John Roberts, MD, left, chief of the department of transplantation at UCSF -- with Flavio Vincenti, MD, center, professor of clinical medicine, and Ranjan Chanda, MD, a fellow, both in the department of nephrology -- is among the UCSF physicians participating in an interdisciplinary partnership with colleagues at Caltech.
UCSF and the California Institute of Technology (Caltech) have joined forces in a unique collaboration to develop novel technology leading to scientific advances in clinical care.
The relationship currently consists of periodic meetings between UCSF physicians and Caltech scientists during which important clinical problems and possible solutions are presented, all with the hope that the talent pool at both universities, combined with an entrepreneurial spirit, will further advance health care innovation.
At the first UCSF/Caltech Innovation Symposium in 2010, 12 UCSF clinicians from various departments, including surgery, cardiology, interventional radiology, oncology, neurology, anesthesiology, fetal and pediatric surgery, diabetes, and ophthalmology, presented several cases to five Caltech professors.
While the UCSF faculty including Michael Harrison, MD, director emeritus of the Fetal Treatment Center, Marshall Stoller, MD, medical director of the Urinary Stone Center at UCSF Medical Center, and David Teitel, MD, chief of the Division of Pediatric Cardiology and medical director of the UCSF Pediatric Heart Center, presented broad stroke clinical wish lists, amazingly the Caltech faculty came up with feasible approaches that could potentially enable these innovations.
“We thought here are these Caltech people who are world experts in chemical solutions and know more about devices and new drugs,” said John Roberts, MD, chief of the department of transplantation at UCSF. “And then we had our own experts who each had a clinical problem they were trying to solve but were stuck. When they gave their presentation the Caltech guys knew immediately how to solve them.”
A follow up meeting at Caltech in January turned the tables. Nine Caltech professors presented their research interests to the same UCSF faculty in an effort to foster thinking about how their basic research might serve to address common clinical problems.
Solving Real Problems in Human Health
The UCSF-Caltech interdisciplinary meetings have produced several immediate results, pushing the boundaries of creative problem solving.
When UCSF fetal surgeons led by Harrison were seeking a solution to the devastating problem of membrane rupture after fetal intervention they turned to Caltech’s world renowned organic chemistry group headed by Caltech Nobel laureate Robert Grubbs, PhD.
The joint team has developed a new approach by pre-sealing the fetal membranes with a synthetic adhesive before puncture. This combined effort is one of two joint projects that have been funded through the Chancellor Susan Desmond-Hellmann’s office at UCSF and President Jean-Lou Chameau’s office at Caltech.
“Many scientists and engineers desire to solve real problems in human health,”
Meanwhile, Stoller, medical director of the Urinary Stone Center at UCSF Medical Center, is collaborating with Grubbs to develop a novel micro-bubble injectable system to break apart painful urinary stones, reducing the need for extracorporeal shock wave lithotripsy, which uses shock waves to break a kidney stone into small pieces. Administered in an outpatient setting, the goal of the new procedure is to fragment the stone by injecting the cavitation bubble into the urinary system, allowing it to pass uneventfully through the patient's urinary system.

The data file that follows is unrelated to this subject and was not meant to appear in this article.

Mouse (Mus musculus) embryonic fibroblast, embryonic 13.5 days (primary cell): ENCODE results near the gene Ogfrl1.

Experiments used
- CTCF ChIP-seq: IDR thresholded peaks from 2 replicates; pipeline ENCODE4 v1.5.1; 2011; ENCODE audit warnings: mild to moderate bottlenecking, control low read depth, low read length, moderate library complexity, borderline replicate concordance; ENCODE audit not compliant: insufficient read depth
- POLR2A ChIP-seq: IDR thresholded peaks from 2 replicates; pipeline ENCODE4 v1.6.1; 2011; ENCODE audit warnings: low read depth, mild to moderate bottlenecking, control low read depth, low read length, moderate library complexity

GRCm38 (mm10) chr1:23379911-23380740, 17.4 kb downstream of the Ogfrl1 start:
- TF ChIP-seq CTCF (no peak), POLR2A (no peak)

“Many scientists and engineers desire to solve real problems in human health,” said Grubbs. “The UCSF group is working on the most critical clinical problems in modern medicine and can define the key issues. It is fun to work with the best.”
Collaborating with Scott Fraser, MD, and Jeff Fingler, MD of Caltech, Daniel Schwartz, MD, associate professor of ophthalmology and director of the retinal service at UCSF, has helped develop OCT angiography, a non-invasive means to study the small blood vessels of the retina without the need for intravenous dye injection. OCT angiography may have broad application in the early diagnosis of diabetic retinopathy and age-related macular degeneration.
This is not the first collaboration between the two universities. In 2009, researchers from Caltech and UCSF teamed up to study how different types of pain is detected by different subsets of pain-sensing neurons in the skin. Their findings were published in the online edition of the Proceedings of the National Academy of Sciences.
UCSF physicians Schwartz and Roberts believe that involving innovative clinicians at UCSF with Caltech scientists in a more structured relationship could expand these collaborations and the potential wealth of clinical advances derived from UCSF/Caltech collaborations is only beginning to be explored.
“It’s somewhat like a dating service,” said Roberts. “We both know people here at UCSF and then know some people at Caltech and we’re trying to get them together and get people interested.”
The mission of California Institute of Technology is to expand human knowledge and benefit society through research integrated with education. Faculty investigate the most challenging, fundamental problems in science and technology.
Photo by Susan Merrell